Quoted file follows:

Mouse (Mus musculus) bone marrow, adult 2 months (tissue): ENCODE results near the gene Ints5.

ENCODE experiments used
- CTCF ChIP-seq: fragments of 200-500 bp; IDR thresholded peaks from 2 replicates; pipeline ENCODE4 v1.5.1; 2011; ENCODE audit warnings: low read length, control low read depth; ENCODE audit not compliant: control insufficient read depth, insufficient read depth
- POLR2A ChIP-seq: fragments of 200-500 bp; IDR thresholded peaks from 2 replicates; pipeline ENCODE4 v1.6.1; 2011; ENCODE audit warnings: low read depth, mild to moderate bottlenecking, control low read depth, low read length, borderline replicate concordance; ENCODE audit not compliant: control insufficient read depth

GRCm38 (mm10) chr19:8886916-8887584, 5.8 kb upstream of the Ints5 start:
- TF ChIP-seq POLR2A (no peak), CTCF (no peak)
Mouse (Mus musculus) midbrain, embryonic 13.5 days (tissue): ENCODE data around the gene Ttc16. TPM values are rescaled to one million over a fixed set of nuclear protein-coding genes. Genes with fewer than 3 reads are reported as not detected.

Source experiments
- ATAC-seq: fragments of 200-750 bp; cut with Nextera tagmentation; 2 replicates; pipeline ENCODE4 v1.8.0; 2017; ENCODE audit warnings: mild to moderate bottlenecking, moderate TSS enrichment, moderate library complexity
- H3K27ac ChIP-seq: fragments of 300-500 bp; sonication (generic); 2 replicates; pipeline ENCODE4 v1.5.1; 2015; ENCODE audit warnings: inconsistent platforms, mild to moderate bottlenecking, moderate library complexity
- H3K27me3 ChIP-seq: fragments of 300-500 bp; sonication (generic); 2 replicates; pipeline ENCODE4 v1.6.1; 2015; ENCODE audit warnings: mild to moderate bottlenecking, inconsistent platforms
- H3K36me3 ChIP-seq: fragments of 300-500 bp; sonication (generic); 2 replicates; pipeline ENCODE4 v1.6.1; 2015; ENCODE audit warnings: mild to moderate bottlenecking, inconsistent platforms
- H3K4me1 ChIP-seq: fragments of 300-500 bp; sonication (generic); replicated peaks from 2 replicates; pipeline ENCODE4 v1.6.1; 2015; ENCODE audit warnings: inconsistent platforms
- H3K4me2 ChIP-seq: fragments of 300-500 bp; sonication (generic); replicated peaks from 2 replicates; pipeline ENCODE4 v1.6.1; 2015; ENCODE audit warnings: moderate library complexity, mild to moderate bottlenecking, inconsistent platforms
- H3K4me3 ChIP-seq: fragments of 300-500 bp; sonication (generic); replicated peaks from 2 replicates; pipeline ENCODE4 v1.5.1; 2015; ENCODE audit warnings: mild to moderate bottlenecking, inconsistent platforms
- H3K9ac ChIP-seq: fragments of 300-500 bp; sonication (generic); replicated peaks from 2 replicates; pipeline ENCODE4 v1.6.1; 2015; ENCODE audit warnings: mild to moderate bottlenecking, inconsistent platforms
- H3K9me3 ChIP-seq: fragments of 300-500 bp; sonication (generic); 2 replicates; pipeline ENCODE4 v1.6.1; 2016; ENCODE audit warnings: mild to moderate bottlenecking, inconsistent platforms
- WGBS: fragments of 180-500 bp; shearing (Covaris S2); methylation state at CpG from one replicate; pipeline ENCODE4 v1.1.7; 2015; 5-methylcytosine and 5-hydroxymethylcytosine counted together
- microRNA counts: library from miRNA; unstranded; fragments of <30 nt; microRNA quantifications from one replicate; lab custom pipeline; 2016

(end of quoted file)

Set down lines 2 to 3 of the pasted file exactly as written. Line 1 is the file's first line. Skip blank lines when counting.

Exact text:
ENCODE experiments used
- CTCF ChIP-seq: fragments of 200-500 bp; IDR thresholded peaks from 2 replicates; pipeline ENCODE4 v1.5.1; 2011; ENCODE audit warnings: low read length, control low read depth; ENCODE audit not compliant: control insufficient read depth, insufficient read depth